While Fannie hadn't closed such a loan as of early May, it is starting to build a pipeline of deals. “There are a lot of situations where borrowers essentially need to re-margin the loan,” says Tom Eberhardt, director of credit risk management for mezzanine debt at Fannie Mae. “So the borrower is putting in fresh equity and looking for mezz to help bridge the gap. Those are the kind of deals we're seeking.”

But both GSEs believe that defensive refis are only one part of the rationale behind the re-introduction. “We're not just re-introducing this because of defensive opportunities; that's just one potential use,” Menendez says. “We have to keep the options that we offer current so that when markets shift, we have the right products and parameters to take advantage.”

Bridging the Gap

Fresh on the heels of the GSEs' announcements, PMCC re-started its floating-rate bridge loan program, targeting deals in the $5 million to $25 million range.

Dubbed the “Agency Gateway” program, the loan works as a sort of “feeder” for the company's Fannie Mae, Freddie Mac, and FHA platforms, helping to buy some time for transitional assets until they are eligible for an agency permanent loan.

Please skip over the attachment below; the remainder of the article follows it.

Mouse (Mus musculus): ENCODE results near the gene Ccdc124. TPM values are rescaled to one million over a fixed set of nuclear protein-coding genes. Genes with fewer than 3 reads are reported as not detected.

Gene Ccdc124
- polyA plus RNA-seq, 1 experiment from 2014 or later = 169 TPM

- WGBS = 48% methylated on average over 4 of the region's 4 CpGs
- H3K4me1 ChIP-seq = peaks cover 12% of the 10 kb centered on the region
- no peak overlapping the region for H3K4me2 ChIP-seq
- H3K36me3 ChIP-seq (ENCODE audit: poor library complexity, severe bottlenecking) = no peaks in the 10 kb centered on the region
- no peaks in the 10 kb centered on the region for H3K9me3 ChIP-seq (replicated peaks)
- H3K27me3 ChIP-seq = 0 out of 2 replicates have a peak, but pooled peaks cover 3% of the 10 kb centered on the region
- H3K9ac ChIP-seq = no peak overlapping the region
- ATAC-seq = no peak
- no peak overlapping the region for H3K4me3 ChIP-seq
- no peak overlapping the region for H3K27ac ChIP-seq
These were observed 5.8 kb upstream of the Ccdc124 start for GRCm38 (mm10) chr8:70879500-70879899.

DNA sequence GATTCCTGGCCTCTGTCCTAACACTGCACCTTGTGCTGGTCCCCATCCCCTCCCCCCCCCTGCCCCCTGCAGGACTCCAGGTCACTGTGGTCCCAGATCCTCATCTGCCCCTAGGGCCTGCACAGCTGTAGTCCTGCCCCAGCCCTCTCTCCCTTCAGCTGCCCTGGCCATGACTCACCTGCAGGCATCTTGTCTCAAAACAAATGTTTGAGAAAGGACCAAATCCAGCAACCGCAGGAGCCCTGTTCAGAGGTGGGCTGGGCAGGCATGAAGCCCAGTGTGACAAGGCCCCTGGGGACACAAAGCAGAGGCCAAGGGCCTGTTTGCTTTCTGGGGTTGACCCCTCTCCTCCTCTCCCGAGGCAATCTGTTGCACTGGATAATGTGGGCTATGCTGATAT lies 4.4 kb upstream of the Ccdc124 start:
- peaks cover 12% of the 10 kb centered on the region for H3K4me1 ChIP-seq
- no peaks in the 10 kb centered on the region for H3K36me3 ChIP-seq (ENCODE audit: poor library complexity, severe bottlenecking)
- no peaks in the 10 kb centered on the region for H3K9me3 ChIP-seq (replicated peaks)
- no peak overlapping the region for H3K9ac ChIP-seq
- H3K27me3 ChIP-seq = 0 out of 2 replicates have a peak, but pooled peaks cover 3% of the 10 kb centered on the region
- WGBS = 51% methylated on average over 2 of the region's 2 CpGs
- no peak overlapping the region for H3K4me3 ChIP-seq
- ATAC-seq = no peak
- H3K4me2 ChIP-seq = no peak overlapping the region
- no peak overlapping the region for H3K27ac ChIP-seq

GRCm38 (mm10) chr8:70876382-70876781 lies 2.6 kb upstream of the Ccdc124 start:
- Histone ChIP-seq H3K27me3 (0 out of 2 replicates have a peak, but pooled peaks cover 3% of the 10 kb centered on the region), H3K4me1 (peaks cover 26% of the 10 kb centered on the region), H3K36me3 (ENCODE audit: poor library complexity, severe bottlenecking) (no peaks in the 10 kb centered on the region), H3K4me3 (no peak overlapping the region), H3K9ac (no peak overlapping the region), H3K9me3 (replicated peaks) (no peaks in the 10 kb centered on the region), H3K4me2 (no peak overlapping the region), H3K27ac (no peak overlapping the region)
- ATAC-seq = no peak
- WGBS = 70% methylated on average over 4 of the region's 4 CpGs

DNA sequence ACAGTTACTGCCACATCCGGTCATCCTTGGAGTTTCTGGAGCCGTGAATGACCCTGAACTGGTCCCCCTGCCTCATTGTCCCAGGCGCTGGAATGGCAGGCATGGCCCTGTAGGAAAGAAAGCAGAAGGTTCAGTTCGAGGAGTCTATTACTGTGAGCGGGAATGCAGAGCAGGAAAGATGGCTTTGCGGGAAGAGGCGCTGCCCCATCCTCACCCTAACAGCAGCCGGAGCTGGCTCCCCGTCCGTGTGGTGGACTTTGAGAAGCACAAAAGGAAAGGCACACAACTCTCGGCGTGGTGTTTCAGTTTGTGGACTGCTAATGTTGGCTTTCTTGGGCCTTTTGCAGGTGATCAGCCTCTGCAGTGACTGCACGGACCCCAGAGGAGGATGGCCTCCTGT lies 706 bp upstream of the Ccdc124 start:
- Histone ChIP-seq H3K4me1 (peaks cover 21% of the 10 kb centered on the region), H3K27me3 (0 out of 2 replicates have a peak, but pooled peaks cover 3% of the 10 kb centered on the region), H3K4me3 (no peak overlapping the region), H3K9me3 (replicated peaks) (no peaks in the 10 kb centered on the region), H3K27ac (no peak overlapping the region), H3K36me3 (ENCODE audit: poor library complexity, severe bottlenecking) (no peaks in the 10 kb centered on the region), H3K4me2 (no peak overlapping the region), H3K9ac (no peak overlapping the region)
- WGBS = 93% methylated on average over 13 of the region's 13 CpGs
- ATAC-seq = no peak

“This is purely for that newly constructed property that's at 80 percent occupancy and needs to get up to 92 percent,” says David Durning, senior managing director of Newark, N.J.-based PMCC. “If the borrower really wants an agency loan, then we'd use this program, which is targeted toward that kind of an exit.”

Durning believes the timing is perfect for such a program, given the slower absorption rates in many markets. But another dynamic is at play. “Banks are starting to force outcomes with regards to their portfolios,” Durning says. “As the banks move some of their paper, people buying it will need financing.”

That jibes with what bridge lender BRT Realty Trust has seen so far this year. The company provides short-term, first-position loans, offering LTVs between 75 percent and 80 percent and generally charging around 12 percent rates.

“We are seeing an awful lot of stabilized properties that are overleveraged and have the opportunity to pay off their loans at substantial discounts,” says Mitch Gould, executive vice president of Great Neck, N.Y.-based BRT. “And we've closed two loans this year for people who have purchased third-party notes.”